With calculus you can show that the given line and the line tangent to the circle at the single intersection point are one and the same. But all you need to do is prove that there is only one intersection
What math will you be taking now? Will you have to start from scratch or just review? I went to sparknotes.com to review and look for tips on 3D geometry and sequences. Its pretty good for things on the test you may not have been exposed to in precalc class, but there probably arent enough...
|x| is either positive or negative, but not both at the same time. When taking the square root of both sides of an equation, you must take cases and usually come up with 2 possible solutions, a positive and negative answer
Thats exactly what it is! 2 equations with 2 unknowns, except your variables are f(2) and f(1/2). We have no clue what these can be, so you need to substitute or eliminate to solve for f(2). The hard part was noticing the trick of letting x=1/2. After that, its all algebra
Yes, thats the "range equation", assuming no air resistance. Notice that complementary angles result in the same range.
As for the original question, you dont need calculus for a parabola. Find the axis of symmetry and plug in to find the y coordinate of the vertex.
There is a relationship between b and the period of the function. Assuming this is a vertical position versus time function, the horizontal shift c is often called a phase shift and tells where equilibrium (y = 0 for a sine function) is in relation to the clock. With no phase shift, the function...
You need to use a sign graph because you dont know if the interval from 0 to 1 is positive or negative. If the question asked x2-x > 0 , your method of "just set them equal" would come up with the same interval. The correct answer is everything but 0 to 1, negative infinity to 0 or 1 to positive...
Its called indirect proof or proof by contradiction, and its a perfectly legitamate form of proof. Assume to the contrary (division is associative) and work until you reach something that cant be true
Along the same lines, its important to remember that there are just as many prime numbers and integers as there are natural numbers. Intuitively, youd think there would be more natural numbers, but the cardinality of all 3 sets is aleph0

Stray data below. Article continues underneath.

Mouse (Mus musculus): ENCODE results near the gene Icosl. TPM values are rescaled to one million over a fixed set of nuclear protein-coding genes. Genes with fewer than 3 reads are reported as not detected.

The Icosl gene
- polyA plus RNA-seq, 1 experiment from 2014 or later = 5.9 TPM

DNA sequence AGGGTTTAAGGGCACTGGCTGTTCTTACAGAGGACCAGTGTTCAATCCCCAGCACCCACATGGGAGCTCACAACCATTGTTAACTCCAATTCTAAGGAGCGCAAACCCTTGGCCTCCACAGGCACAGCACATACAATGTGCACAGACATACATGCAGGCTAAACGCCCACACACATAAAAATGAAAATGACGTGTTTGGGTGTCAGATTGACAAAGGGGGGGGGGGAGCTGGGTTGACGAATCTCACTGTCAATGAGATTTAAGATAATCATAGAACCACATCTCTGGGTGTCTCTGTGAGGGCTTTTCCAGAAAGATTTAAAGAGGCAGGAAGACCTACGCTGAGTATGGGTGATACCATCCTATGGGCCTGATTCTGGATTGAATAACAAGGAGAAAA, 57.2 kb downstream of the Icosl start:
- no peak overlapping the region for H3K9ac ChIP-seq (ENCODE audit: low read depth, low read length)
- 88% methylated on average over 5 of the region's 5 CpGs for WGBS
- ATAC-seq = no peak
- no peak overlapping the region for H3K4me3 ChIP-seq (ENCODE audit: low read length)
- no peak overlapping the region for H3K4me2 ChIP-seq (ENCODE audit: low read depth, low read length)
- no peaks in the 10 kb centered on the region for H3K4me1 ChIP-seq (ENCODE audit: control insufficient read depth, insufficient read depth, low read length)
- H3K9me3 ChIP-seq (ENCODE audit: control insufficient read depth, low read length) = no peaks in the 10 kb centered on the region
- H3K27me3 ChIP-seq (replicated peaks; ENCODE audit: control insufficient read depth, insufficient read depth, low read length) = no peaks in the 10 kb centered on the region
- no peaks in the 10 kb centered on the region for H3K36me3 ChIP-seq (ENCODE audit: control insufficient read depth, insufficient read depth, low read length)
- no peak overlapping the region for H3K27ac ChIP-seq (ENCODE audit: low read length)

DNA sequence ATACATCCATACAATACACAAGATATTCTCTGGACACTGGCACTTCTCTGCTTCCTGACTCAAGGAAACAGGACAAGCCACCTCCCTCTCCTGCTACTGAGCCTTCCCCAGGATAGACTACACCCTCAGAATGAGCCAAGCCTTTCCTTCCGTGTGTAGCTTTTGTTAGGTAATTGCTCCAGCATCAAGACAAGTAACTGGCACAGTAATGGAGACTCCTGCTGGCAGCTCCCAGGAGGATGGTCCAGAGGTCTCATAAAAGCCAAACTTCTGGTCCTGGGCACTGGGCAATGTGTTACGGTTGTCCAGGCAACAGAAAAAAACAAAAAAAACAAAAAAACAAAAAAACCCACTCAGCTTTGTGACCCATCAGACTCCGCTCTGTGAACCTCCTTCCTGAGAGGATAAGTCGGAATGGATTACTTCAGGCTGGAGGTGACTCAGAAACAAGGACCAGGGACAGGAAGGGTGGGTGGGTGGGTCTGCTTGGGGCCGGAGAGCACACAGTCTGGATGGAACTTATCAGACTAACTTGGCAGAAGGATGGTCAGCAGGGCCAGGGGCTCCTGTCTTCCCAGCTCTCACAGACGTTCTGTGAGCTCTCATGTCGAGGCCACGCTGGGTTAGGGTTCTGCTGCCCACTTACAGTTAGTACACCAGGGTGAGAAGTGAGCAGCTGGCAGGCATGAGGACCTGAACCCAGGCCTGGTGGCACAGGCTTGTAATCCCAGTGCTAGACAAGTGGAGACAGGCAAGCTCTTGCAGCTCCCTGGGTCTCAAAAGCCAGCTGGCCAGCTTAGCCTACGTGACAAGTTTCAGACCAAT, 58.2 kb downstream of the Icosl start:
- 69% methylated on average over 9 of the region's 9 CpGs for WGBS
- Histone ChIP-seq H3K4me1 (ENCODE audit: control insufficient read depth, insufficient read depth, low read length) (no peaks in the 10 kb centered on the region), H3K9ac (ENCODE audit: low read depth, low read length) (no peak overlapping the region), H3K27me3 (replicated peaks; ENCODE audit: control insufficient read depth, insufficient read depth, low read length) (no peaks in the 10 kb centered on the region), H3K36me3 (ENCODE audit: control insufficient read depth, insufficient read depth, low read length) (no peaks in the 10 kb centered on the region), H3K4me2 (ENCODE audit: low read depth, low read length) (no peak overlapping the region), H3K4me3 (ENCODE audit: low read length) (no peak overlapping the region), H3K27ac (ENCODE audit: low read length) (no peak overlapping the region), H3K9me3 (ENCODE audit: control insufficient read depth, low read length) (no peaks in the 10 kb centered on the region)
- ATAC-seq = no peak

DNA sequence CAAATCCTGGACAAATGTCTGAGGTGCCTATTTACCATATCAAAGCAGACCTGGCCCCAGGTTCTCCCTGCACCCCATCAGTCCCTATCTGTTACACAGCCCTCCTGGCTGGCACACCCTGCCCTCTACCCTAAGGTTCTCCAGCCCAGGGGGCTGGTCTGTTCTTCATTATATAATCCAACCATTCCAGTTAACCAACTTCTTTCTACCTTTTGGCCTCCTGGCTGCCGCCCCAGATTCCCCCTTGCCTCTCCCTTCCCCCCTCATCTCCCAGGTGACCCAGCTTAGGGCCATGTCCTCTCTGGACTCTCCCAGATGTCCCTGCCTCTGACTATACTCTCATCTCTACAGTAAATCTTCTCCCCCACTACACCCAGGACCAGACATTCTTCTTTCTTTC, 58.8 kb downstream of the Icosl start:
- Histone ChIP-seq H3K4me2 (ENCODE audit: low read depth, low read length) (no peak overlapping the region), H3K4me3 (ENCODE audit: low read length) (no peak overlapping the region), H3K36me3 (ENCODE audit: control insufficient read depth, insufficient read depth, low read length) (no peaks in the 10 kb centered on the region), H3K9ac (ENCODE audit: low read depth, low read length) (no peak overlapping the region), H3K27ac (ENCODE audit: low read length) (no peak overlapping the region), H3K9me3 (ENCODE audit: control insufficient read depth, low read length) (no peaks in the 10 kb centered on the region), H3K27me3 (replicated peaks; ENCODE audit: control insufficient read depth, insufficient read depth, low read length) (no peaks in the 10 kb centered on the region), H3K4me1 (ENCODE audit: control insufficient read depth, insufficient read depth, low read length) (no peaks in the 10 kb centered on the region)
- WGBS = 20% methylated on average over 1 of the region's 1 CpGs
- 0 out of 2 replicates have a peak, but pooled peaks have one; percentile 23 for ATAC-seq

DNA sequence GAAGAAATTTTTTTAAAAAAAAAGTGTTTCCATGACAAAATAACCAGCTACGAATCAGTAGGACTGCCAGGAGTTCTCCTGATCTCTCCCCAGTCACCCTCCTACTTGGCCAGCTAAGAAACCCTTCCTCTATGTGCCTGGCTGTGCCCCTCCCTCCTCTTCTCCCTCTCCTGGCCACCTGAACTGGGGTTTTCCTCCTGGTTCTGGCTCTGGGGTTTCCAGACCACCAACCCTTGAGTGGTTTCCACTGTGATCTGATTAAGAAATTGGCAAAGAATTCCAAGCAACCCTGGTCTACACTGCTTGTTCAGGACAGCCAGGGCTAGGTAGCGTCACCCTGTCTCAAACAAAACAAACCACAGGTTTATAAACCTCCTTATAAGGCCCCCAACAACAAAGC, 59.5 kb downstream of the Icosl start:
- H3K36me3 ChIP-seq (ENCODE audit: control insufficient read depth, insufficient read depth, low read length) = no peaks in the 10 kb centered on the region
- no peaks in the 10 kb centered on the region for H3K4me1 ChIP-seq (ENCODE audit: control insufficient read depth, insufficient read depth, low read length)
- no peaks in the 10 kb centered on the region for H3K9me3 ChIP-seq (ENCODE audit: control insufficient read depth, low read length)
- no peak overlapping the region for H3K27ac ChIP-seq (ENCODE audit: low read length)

Another thing to be careful of is when you take the square root of both sides of an equation.
\sqrt{x^2} doesn't equal x, it equals the absolute value of x
\sqrt{(-2)^2} = |-2| = 2
If you have:
x^2 = 4 and take the square root, you should get x = +/-2 because
\sqrt{x^2} = 2 = |x|
In the limit, only the highest degree matters. Because the numerator and denominator have the same degree, the function will have a limit (horizontal asymtote) approaching infinity. Divide the coefficient of the numerator by the coefficient of the denominator and you have all thats left when x...
This was taken from a math contest a few months ago.
Homework Statement
xx*yy=zz
find z if:
x=28 * 38
y=212 * 36
Homework Equations
Theres undoubtably some trick, but I have yet to find it
The Attempt at a Solution
Dont even think about calculator
I showed my math teacher, and...
Plug in 2. You get a nonzero number over 0, which means dividing a common factor wont help. The graph is asymtotic at x=2. You can show which infinity the function goes to with a sign graph. Find all important numbers (roots, asymtotes) and evaluate the function in between each number. The graph...
If you make the rather basic assumption that the question was posed over reals in an R^2 Cartesian plane, than imaginary numbers are not up for discussion. Furthermore, the concept of order (less than, greater than) dissolves in the complex number system, which makes delta-epsilon pretty hard to do
If youre asking about the limit of \sqrt{x}, you can only approach it from the right. Because the limit point is unapproachable from the left, the limit does not exist. Remember, its not a polynomial so you cant just plug it in
Then all thats left is to create a new limit as y approaches something. In this case its still 1 but you would need to take the 6th root of the original limit point
For example, if you wanted to do something like the limit as x approaches 8 of:
\displaystyle{\frac{-x^2+ 4x^\frac{4}{3}+...
Try solvng for x^2 and plugging that into one equation. Then plug in each y solution to get 2 corresponding x solutions. At the end, check to make sure all your answers work in the original equations
Well informally, after squaring both sides you have 128=2^(2m). But youve already identified that 128=2^7. So 7=2m
What youre doing is finding the log base 2 of both sides. Log base 2 of 128 = 7 because 2^7=128. Log base 2 of 2^(2m)=2m because 2^(2m)=well... 2^(2m)